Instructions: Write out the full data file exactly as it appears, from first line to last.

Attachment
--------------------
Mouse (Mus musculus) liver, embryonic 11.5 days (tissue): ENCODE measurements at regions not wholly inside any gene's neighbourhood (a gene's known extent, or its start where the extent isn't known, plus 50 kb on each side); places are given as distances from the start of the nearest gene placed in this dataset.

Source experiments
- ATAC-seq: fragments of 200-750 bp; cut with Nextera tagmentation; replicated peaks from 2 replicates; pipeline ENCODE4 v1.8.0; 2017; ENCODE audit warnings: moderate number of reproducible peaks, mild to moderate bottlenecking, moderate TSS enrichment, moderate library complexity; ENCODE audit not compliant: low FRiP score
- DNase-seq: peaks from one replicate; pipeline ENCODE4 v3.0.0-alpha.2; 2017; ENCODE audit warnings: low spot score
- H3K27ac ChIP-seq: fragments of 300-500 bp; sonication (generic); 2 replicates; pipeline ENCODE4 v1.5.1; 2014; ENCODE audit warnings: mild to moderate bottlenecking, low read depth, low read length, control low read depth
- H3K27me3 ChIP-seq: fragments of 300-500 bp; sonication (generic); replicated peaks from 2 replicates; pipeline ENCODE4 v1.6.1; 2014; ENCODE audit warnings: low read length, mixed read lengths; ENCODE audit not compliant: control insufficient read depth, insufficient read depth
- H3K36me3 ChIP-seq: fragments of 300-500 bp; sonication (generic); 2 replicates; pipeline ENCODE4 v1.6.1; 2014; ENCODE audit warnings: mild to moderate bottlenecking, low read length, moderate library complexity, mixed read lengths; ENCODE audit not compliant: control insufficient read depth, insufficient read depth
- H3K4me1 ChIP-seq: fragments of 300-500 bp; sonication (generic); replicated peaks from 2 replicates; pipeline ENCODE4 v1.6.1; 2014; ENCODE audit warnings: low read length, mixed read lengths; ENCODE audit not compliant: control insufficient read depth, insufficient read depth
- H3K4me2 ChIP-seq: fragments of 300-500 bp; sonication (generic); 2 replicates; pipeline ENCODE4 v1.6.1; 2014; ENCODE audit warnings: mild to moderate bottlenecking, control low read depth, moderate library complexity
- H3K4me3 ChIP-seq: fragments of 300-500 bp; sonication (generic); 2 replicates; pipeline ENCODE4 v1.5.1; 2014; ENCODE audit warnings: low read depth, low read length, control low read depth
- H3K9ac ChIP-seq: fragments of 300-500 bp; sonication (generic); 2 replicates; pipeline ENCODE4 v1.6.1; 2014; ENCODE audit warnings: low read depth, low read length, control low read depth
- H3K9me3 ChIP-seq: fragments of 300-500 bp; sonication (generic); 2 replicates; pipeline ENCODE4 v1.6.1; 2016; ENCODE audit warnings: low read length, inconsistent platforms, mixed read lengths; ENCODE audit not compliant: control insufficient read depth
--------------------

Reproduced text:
Mouse (Mus musculus) liver, embryonic 11.5 days (tissue): ENCODE measurements at regions not wholly inside any gene's neighbourhood (a gene's known extent, or its start where the extent isn't known, plus 50 kb on each side); places are given as distances from the start of the nearest gene placed in this dataset.

Source experiments
- ATAC-seq: fragments of 200-750 bp; cut with Nextera tagmentation; replicated peaks from 2 replicates; pipeline ENCODE4 v1.8.0; 2017; ENCODE audit warnings: moderate number of reproducible peaks, mild to moderate bottlenecking, moderate TSS enrichment, moderate library complexity; ENCODE audit not compliant: low FRiP score
- DNase-seq: peaks from one replicate; pipeline ENCODE4 v3.0.0-alpha.2; 2017; ENCODE audit warnings: low spot score
- H3K27ac ChIP-seq: fragments of 300-500 bp; sonication (generic); 2 replicates; pipeline ENCODE4 v1.5.1; 2014; ENCODE audit warnings: mild to moderate bottlenecking, low read depth, low read length, control low read depth
- H3K27me3 ChIP-seq: fragments of 300-500 bp; sonication (generic); replicated peaks from 2 replicates; pipeline ENCODE4 v1.6.1; 2014; ENCODE audit warnings: low read length, mixed read lengths; ENCODE audit not compliant: control insufficient read depth, insufficient read depth
- H3K36me3 ChIP-seq: fragments of 300-500 bp; sonication (generic); 2 replicates; pipeline ENCODE4 v1.6.1; 2014; ENCODE audit warnings: mild to moderate bottlenecking, low read length, moderate library complexity, mixed read lengths; ENCODE audit not compliant: control insufficient read depth, insufficient read depth
- H3K4me1 ChIP-seq: fragments of 300-500 bp; sonication (generic); replicated peaks from 2 replicates; pipeline ENCODE4 v1.6.1; 2014; ENCODE audit warnings: low read length, mixed read lengths; ENCODE audit not compliant: control insufficient read depth, insufficient read depth
- H3K4me2 ChIP-seq: fragments of 300-500 bp; sonication (generic); 2 replicates; pipeline ENCODE4 v1.6.1; 2014; ENCODE audit warnings: mild to moderate bottlenecking, control low read depth, moderate library complexity
- H3K4me3 ChIP-seq: fragments of 300-500 bp; sonication (generic); 2 replicates; pipeline ENCODE4 v1.5.1; 2014; ENCODE audit warnings: low read depth, low read length, control low read depth
- H3K9ac ChIP-seq: fragments of 300-500 bp; sonication (generic); 2 replicates; pipeline ENCODE4 v1.6.1; 2014; ENCODE audit warnings: low read depth, low read length, control low read depth
- H3K9me3 ChIP-seq: fragments of 300-500 bp; sonication (generic); 2 replicates; pipeline ENCODE4 v1.6.1; 2016; ENCODE audit warnings: low read length, inconsistent platforms, mixed read lengths; ENCODE audit not compliant: control insufficient read depth